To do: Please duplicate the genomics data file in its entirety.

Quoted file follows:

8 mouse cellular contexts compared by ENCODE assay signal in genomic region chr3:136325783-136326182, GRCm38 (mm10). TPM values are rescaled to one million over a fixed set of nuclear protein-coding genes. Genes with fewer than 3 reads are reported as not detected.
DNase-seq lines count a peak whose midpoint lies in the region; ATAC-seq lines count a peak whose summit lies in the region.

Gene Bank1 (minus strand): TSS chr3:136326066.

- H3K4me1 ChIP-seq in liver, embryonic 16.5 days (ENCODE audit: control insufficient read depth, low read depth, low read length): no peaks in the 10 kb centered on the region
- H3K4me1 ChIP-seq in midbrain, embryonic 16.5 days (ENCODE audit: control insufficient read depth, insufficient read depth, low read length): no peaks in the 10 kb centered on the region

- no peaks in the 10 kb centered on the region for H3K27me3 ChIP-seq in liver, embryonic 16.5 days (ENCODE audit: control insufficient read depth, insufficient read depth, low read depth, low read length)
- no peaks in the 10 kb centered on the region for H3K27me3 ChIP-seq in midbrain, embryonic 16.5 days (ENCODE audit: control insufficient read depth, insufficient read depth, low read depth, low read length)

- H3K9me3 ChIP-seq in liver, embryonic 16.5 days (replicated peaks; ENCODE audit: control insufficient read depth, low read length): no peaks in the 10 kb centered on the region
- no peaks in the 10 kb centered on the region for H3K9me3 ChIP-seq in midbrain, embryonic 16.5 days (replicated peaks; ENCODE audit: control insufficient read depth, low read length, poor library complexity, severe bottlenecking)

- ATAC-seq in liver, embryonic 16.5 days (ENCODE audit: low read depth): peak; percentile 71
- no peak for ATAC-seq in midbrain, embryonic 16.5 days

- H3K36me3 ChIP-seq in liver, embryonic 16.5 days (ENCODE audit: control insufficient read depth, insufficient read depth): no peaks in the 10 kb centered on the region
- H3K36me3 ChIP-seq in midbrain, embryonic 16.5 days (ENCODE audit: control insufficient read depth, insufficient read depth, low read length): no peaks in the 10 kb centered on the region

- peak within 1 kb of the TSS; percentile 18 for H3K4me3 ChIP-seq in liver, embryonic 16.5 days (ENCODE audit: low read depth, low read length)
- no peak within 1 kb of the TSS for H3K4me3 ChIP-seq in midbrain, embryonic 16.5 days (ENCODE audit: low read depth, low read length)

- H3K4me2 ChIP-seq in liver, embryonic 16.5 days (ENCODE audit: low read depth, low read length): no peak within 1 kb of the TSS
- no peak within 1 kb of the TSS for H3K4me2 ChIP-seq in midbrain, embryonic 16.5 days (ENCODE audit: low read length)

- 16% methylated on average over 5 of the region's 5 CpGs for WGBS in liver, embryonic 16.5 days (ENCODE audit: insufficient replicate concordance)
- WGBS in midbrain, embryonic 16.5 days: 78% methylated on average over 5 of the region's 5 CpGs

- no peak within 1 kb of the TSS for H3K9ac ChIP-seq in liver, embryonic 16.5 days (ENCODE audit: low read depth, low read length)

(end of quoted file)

8 mouse cellular contexts compared by ENCODE assay signal in genomic region chr3:136325783-136326182, GRCm38 (mm10). TPM values are rescaled to one million over a fixed set of nuclear protein-coding genes. Genes with fewer than 3 reads are reported as not detected.
DNase-seq lines count a peak whose midpoint lies in the region; ATAC-seq lines count a peak whose summit lies in the region.

Gene Bank1 (minus strand): TSS chr3:136326066.

- H3K4me1 ChIP-seq in liver, embryonic 16.5 days (ENCODE audit: control insufficient read depth, low read depth, low read length): no peaks in the 10 kb centered on the region
- H3K4me1 ChIP-seq in midbrain, embryonic 16.5 days (ENCODE audit: control insufficient read depth, insufficient read depth, low read length): no peaks in the 10 kb centered on the region

- no peaks in the 10 kb centered on the region for H3K27me3 ChIP-seq in liver, embryonic 16.5 days (ENCODE audit: control insufficient read depth, insufficient read depth, low read depth, low read length)
- no peaks in the 10 kb centered on the region for H3K27me3 ChIP-seq in midbrain, embryonic 16.5 days (ENCODE audit: control insufficient read depth, insufficient read depth, low read depth, low read length)

- H3K9me3 ChIP-seq in liver, embryonic 16.5 days (replicated peaks; ENCODE audit: control insufficient read depth, low read length): no peaks in the 10 kb centered on the region
- no peaks in the 10 kb centered on the region for H3K9me3 ChIP-seq in midbrain, embryonic 16.5 days (replicated peaks; ENCODE audit: control insufficient read depth, low read length, poor library complexity, severe bottlenecking)

- ATAC-seq in liver, embryonic 16.5 days (ENCODE audit: low read depth): peak; percentile 71
- no peak for ATAC-seq in midbrain, embryonic 16.5 days

- H3K36me3 ChIP-seq in liver, embryonic 16.5 days (ENCODE audit: control insufficient read depth, insufficient read depth): no peaks in the 10 kb centered on the region
- H3K36me3 ChIP-seq in midbrain, embryonic 16.5 days (ENCODE audit: control insufficient read depth, insufficient read depth, low read length): no peaks in the 10 kb centered on the region

- peak within 1 kb of the TSS; percentile 18 for H3K4me3 ChIP-seq in liver, embryonic 16.5 days (ENCODE audit: low read depth, low read length)
- no peak within 1 kb of the TSS for H3K4me3 ChIP-seq in midbrain, embryonic 16.5 days (ENCODE audit: low read depth, low read length)

- H3K4me2 ChIP-seq in liver, embryonic 16.5 days (ENCODE audit: low read depth, low read length): no peak within 1 kb of the TSS
- no peak within 1 kb of the TSS for H3K4me2 ChIP-seq in midbrain, embryonic 16.5 days (ENCODE audit: low read length)

- 16% methylated on average over 5 of the region's 5 CpGs for WGBS in liver, embryonic 16.5 days (ENCODE audit: insufficient replicate concordance)
- WGBS in midbrain, embryonic 16.5 days: 78% methylated on average over 5 of the region's 5 CpGs

- no peak within 1 kb of the TSS for H3K9ac ChIP-seq in liver, embryonic 16.5 days (ENCODE audit: low read depth, low read length)